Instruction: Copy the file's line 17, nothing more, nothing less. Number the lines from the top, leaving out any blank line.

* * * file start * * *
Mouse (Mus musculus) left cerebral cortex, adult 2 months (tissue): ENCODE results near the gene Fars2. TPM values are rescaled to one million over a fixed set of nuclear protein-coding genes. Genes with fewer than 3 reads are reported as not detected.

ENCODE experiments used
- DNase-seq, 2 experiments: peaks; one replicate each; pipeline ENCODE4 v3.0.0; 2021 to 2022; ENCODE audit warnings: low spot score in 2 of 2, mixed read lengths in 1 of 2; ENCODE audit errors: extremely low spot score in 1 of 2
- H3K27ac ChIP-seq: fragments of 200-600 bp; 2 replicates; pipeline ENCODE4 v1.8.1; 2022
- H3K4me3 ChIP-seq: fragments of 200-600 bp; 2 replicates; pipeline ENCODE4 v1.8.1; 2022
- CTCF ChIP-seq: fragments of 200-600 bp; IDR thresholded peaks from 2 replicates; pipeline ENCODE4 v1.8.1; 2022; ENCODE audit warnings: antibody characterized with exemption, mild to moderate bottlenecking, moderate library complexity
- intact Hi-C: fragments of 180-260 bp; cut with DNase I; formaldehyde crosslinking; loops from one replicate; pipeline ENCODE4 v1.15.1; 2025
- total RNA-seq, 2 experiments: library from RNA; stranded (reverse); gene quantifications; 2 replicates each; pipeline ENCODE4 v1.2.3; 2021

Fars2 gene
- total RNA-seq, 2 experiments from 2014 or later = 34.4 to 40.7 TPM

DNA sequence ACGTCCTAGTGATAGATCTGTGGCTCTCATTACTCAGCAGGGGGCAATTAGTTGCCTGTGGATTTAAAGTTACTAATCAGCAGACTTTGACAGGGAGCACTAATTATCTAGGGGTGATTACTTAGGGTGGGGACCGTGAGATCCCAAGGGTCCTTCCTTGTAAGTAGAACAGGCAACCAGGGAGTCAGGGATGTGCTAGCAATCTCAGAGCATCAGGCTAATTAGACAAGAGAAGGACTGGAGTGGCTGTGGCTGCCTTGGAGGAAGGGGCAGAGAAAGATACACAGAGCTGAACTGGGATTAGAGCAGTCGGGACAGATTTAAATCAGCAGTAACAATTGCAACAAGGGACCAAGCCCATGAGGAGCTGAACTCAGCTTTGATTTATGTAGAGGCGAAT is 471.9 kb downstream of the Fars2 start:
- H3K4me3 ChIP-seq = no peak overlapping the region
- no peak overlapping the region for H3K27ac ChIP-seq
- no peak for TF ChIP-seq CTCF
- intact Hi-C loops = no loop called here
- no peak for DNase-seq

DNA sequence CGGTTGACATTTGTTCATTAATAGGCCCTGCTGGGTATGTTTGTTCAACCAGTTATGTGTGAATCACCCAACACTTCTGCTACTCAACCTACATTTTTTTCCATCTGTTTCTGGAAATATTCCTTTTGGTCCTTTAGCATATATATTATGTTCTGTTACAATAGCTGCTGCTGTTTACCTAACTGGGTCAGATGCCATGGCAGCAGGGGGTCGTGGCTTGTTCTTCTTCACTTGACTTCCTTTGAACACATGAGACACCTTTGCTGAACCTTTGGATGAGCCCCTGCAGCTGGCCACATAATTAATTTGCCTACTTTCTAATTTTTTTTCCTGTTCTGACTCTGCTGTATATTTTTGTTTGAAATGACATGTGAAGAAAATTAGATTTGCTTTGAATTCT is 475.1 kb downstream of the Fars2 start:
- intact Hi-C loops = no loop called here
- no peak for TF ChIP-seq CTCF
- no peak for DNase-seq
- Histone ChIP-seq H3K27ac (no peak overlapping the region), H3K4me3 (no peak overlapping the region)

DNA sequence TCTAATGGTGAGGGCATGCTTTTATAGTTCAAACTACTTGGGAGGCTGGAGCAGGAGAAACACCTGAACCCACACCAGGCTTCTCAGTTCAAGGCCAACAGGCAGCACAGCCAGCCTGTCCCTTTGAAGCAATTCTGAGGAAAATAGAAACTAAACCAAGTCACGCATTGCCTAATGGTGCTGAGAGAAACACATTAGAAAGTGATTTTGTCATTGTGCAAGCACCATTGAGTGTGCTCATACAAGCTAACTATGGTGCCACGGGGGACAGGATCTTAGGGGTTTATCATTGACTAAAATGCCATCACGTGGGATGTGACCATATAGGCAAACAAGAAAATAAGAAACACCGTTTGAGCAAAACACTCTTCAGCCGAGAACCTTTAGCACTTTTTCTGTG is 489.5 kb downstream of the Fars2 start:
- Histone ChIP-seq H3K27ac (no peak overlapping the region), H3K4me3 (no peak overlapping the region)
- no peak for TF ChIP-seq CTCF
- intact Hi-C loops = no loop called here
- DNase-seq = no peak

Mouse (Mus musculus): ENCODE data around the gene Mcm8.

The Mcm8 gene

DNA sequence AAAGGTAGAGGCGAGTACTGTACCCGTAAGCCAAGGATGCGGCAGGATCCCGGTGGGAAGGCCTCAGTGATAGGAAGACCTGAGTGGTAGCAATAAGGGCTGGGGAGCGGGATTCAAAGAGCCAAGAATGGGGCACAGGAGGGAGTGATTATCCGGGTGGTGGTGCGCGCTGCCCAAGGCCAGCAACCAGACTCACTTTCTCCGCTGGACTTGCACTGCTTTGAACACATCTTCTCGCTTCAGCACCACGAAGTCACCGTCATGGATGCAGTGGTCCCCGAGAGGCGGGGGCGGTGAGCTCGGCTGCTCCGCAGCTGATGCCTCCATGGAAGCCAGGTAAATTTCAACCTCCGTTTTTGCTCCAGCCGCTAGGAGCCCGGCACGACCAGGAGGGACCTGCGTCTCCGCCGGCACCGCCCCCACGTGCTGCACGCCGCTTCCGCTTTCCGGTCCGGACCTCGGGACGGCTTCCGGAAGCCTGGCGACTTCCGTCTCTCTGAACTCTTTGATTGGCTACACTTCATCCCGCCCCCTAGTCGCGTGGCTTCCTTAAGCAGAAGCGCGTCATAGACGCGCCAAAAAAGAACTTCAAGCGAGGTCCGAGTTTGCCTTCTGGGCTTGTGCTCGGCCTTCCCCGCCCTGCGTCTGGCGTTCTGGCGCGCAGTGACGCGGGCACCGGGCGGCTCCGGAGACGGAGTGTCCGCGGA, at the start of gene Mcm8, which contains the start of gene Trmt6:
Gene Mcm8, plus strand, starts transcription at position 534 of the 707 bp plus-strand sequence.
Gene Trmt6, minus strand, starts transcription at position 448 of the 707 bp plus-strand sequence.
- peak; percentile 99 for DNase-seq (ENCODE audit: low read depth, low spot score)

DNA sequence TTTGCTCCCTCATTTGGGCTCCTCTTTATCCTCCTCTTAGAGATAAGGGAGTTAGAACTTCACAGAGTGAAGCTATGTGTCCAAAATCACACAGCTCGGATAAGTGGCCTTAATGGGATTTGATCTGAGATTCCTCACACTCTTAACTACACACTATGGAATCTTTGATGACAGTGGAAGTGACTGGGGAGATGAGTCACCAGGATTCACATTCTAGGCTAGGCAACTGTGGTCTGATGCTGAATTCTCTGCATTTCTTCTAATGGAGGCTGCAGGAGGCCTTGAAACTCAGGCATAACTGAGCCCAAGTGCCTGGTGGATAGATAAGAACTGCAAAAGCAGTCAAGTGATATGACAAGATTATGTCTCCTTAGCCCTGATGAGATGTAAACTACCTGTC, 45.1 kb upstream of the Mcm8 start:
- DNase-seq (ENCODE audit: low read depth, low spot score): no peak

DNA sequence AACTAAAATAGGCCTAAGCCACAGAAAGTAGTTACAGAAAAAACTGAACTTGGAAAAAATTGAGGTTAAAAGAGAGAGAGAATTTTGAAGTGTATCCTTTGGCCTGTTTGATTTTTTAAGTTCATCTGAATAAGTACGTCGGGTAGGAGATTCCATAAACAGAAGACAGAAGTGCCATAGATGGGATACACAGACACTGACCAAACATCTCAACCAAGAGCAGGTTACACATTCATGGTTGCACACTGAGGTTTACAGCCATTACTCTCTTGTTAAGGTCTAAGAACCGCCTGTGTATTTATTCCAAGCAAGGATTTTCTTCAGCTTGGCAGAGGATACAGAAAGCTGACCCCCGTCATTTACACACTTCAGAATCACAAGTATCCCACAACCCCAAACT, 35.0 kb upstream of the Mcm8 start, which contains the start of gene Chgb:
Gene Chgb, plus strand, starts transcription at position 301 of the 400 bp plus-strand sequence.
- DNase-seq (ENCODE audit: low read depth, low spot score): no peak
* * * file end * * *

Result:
DNA sequence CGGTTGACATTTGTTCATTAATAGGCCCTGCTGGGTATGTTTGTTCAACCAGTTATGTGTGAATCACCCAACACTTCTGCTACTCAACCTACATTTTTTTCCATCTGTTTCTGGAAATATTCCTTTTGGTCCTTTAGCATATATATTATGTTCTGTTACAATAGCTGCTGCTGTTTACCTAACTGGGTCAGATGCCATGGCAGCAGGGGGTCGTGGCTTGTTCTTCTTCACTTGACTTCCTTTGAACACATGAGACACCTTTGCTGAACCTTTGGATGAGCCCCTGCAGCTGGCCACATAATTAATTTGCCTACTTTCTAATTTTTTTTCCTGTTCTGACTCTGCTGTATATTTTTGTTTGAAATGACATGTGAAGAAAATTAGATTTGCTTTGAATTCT is 475.1 kb downstream of the Fars2 start: